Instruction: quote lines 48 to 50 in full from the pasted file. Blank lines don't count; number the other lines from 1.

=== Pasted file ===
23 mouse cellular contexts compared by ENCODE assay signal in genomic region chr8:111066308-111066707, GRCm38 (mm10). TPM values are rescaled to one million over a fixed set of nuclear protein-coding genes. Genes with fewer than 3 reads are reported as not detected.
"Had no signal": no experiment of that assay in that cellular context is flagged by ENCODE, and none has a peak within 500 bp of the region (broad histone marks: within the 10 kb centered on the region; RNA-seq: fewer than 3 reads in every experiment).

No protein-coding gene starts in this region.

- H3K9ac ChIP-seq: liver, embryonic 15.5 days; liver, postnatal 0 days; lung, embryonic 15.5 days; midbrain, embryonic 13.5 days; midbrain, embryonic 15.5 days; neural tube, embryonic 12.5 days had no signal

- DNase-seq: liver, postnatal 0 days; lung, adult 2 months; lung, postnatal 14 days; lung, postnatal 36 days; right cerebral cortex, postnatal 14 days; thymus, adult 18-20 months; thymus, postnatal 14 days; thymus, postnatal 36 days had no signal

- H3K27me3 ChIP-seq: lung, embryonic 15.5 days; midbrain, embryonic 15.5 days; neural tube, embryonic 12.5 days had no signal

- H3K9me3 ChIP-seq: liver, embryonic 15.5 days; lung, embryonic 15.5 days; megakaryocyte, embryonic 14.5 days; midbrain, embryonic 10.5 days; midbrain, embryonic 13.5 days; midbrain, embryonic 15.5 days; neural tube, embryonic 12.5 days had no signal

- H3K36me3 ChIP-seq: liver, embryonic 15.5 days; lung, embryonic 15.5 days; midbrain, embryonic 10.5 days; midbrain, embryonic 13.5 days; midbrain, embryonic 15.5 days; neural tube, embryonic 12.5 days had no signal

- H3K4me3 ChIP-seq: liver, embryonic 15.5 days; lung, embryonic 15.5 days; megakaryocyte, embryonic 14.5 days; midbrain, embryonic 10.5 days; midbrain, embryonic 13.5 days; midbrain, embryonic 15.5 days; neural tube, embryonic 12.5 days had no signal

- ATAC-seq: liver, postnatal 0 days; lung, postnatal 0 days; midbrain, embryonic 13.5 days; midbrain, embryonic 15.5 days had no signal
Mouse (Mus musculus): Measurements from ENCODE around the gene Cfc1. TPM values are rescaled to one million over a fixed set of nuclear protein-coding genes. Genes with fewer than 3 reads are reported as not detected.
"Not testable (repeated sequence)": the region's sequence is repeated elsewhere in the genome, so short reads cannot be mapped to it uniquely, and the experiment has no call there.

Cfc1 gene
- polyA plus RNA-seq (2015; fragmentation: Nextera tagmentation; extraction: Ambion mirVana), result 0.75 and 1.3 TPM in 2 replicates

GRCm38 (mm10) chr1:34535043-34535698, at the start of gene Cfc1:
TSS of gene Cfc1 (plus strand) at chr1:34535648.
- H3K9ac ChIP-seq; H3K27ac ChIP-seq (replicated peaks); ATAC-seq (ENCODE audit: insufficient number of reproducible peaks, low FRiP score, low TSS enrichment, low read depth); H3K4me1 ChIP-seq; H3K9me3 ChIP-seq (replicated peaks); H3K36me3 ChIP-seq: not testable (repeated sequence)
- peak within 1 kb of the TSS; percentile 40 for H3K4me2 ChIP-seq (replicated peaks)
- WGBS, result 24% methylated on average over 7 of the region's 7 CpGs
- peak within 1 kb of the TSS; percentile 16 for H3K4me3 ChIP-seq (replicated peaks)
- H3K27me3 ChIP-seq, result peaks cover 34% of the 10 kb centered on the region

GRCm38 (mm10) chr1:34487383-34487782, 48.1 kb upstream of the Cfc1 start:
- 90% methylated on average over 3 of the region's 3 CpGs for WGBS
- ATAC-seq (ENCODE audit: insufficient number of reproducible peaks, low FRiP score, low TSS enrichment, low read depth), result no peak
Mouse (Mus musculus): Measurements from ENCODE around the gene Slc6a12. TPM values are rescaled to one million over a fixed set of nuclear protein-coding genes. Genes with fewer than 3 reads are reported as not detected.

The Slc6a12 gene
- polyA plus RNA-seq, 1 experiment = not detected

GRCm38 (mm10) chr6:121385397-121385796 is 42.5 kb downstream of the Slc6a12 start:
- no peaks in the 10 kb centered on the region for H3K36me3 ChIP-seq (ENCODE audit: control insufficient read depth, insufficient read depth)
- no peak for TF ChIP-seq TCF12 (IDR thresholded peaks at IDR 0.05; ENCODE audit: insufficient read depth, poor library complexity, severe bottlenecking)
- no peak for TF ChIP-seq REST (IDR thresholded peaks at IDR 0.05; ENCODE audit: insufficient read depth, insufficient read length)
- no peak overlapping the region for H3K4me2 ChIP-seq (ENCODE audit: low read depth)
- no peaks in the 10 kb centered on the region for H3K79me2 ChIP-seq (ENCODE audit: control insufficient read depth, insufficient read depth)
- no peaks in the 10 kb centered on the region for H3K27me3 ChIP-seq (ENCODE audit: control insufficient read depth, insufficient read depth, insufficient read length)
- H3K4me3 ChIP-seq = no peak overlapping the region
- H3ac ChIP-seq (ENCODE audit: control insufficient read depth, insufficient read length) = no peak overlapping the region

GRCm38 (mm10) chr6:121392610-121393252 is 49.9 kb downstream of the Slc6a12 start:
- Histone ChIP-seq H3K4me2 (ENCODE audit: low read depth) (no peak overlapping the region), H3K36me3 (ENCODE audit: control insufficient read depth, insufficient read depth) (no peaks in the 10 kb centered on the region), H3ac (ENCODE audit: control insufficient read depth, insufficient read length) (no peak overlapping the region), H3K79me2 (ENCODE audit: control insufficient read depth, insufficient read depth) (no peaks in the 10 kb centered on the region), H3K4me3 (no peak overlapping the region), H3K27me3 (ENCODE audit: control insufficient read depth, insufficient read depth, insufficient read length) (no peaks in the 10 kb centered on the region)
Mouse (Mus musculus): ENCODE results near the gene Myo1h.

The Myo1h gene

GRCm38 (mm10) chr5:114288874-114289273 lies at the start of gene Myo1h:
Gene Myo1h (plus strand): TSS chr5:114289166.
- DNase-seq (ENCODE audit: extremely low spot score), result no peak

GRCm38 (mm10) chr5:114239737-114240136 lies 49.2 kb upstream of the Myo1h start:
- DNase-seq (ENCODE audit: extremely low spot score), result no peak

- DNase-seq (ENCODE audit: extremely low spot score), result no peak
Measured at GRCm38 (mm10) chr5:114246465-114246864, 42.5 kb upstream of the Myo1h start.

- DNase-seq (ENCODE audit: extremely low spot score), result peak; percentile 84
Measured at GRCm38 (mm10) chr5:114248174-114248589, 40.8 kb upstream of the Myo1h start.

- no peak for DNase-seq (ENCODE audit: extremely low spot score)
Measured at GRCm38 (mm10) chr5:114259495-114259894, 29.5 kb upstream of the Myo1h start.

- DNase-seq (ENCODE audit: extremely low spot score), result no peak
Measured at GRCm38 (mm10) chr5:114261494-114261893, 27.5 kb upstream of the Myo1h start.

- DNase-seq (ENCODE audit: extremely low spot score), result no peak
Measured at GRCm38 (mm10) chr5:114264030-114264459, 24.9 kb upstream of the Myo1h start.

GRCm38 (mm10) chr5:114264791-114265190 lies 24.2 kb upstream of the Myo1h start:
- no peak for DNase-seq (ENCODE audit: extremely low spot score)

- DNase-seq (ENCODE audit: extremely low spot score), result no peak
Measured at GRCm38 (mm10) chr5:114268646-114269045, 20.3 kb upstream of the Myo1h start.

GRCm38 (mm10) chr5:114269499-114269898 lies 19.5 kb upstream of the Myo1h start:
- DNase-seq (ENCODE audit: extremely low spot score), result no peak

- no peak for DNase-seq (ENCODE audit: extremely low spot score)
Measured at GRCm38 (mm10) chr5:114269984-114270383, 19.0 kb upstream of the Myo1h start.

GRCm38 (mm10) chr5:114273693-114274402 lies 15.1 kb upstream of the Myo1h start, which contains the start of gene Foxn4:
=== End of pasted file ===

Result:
- DNase-seq (ENCODE audit: extremely low spot score), result peak; percentile 84
Measured at GRCm38 (mm10) chr5:114248174-114248589, 40.8 kb upstream of the Myo1h start.

- no peak for DNase-seq (ENCODE audit: extremely low spot score)